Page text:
Just in Time for Christmas

Tobias Carroll

You don’t love books the way Tobias Carroll loves books. Check out his Instagram (Tobias Carroll or something, you can find it if you search). He’s a fiction writer. Vol. 1 Brooklyn. He’s the man.

Why I Was Not in New Jersey for Christmas in 1997
by Tobias Carroll

If I’m going to be honest, I should probably say that things in my life went awry starting in the second half of 1997. Nothing tragic was involved, but I felt out of my depth, wrestling with a kind of sustained failure that stretched over weeks and months, sometimes receding before just as quickly leaping back into place. I was halfway through college, interning at a film’s production office in Soho. Sometimes I’d get drafted to come in on weekends to sign for FedEx deliveries. I’d sit and read Hubert Selby Jr. and wonder if I should stop being straight edge. 

The job wrapped up in the third week of December. I was pretty much done with finals by the time I received an email telling me to come down and pick up a crew jacket. This was pretty convenient: the office was south of my dorm, and south of there was a friend’s apartment near the Seaport, where I had to drop off a book that I’d been lent. I had a ten-minute walk to get to the office and I figured, why wear a jacket when I’d be getting one when I arrived? And so I was brisk in my walking–so brisk, in fact, that I began sweating. Sweating without a jacket in forty-degree weather; I probably should have gleaned that something was wrong. And then I was in the jacket, and I felt like I was gushing. Sweat ran into my eyes, blurring contact lenses and earning me some stares as I continued on. I figured I’d flush it out of me; it made sense at the time. I got to my friend’s apartment, handed off the book, got some more stares, and found my way to the subway. Hello, Broadway-Nassau. Hello, stairways up and down and unclear signage. I spent ten minutes on one platform before I realized it was the wrong one; I found my way down some more stairs, and stepped on board that train when it came. In the initial announcement, it sounded like the conductor was saying it was the E.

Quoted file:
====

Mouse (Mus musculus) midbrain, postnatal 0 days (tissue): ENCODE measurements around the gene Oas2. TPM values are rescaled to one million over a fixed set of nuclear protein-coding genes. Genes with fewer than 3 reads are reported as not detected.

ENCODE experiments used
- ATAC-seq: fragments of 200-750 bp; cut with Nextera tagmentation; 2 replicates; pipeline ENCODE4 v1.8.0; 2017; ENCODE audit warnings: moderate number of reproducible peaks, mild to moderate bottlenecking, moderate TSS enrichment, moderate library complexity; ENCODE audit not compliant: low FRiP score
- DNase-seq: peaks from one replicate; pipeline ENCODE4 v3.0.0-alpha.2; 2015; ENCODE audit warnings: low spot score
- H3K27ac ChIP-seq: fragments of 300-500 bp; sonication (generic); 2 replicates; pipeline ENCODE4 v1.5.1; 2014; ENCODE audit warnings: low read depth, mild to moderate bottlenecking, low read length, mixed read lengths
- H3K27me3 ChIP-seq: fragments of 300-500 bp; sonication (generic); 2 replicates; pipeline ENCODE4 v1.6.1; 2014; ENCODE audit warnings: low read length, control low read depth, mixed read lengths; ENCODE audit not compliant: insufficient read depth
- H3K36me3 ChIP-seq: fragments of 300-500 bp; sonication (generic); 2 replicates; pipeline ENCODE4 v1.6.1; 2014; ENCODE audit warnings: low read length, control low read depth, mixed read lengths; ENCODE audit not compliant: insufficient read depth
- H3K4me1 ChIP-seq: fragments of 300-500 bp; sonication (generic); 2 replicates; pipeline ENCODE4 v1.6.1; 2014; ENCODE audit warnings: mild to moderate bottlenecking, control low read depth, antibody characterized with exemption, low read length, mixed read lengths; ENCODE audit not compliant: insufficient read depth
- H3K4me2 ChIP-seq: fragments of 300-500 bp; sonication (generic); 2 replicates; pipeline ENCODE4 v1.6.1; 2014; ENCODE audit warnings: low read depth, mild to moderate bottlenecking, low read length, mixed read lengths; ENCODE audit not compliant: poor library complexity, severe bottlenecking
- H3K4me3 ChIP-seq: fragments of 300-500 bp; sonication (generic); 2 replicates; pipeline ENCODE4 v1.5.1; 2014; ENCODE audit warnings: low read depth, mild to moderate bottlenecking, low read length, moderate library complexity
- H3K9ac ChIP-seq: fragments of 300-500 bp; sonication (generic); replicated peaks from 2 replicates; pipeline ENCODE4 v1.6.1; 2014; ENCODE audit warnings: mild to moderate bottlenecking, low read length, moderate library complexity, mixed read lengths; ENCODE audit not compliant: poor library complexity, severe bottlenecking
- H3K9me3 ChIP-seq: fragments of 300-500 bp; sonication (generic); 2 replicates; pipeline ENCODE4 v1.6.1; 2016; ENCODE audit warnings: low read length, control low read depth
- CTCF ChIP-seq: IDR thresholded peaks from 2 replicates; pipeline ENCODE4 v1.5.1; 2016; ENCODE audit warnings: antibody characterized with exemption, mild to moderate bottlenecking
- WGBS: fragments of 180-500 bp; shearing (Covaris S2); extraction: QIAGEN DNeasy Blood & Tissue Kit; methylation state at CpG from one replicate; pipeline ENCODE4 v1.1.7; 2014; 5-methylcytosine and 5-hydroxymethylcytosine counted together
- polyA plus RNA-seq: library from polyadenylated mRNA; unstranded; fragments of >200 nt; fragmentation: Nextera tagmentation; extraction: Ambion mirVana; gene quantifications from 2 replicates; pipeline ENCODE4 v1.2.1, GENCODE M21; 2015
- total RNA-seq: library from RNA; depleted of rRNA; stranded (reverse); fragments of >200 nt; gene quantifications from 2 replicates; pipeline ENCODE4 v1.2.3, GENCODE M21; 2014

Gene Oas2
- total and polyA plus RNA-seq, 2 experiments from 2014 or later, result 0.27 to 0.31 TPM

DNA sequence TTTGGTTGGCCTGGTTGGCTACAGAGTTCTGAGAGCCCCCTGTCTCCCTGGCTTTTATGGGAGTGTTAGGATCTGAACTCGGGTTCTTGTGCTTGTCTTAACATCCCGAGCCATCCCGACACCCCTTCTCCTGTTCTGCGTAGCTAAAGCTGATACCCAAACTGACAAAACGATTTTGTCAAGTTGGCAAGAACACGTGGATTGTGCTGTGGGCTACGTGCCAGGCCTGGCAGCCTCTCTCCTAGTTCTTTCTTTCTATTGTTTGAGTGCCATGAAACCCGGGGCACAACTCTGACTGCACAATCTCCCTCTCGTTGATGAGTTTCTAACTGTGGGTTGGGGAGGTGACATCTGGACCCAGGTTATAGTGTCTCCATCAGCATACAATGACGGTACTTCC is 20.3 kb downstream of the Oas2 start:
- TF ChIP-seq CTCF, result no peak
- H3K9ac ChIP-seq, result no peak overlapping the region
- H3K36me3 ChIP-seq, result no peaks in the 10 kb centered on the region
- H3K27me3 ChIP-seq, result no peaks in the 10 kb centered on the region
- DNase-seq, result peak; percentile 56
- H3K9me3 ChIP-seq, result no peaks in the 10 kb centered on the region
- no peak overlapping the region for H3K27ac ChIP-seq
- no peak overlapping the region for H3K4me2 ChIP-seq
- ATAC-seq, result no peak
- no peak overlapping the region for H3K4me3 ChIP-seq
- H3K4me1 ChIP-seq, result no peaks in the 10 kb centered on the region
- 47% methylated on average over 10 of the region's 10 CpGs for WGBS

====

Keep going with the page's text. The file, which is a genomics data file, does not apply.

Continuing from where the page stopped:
I was the only one on the car. I took off my jacket and folded it in my lap and felt the train move. And on we went; no stops were made for the next hour. Finally, I heard the voice of the conductor: “This is the 8 line, making express stops to Los Angeles. Next stop on this train will be Marfa, Texas. Marfa is the next stop.” And I thought, fuck this year. 

My fever broke somewhere under what I believe to have been Tennessee. Sometimes we would stop; the doors would open, and I would hear the conductor’s voice say, “Please return to the train in an hour.” And so I’d step onto these platforms under the earth and stretch my legs. There were vending machines there, and shower stalls you could rent, all automated. I’d clean up and feed myself and would get back on the train. My new jacket became my pillow soon enough; it never felt soft. I bought reading material there, most science fiction novels I’d already read in high school.

The 8 express stopped at Marfa; no one got off, and no one got on. The name of the next stop came out garbled, and it was another two days under the earth before we got there. I thought, shit, I don’t know anyone in Los Angeles; why wait even longer? Four hours later, we came to the next station, the one with the indistinct name. I stepped out of the train and onto the lonesome platform and looked around. No one else was there, either on the platform or near the turnstiles I stepped through or the steps leading above ground. Here it was hot; here my sweat was sensible. There was a newsstand and a pay phone beside the desert station. I looked at the newspapers and saw that it was January, and that was when it hit me, that I was late for so many things.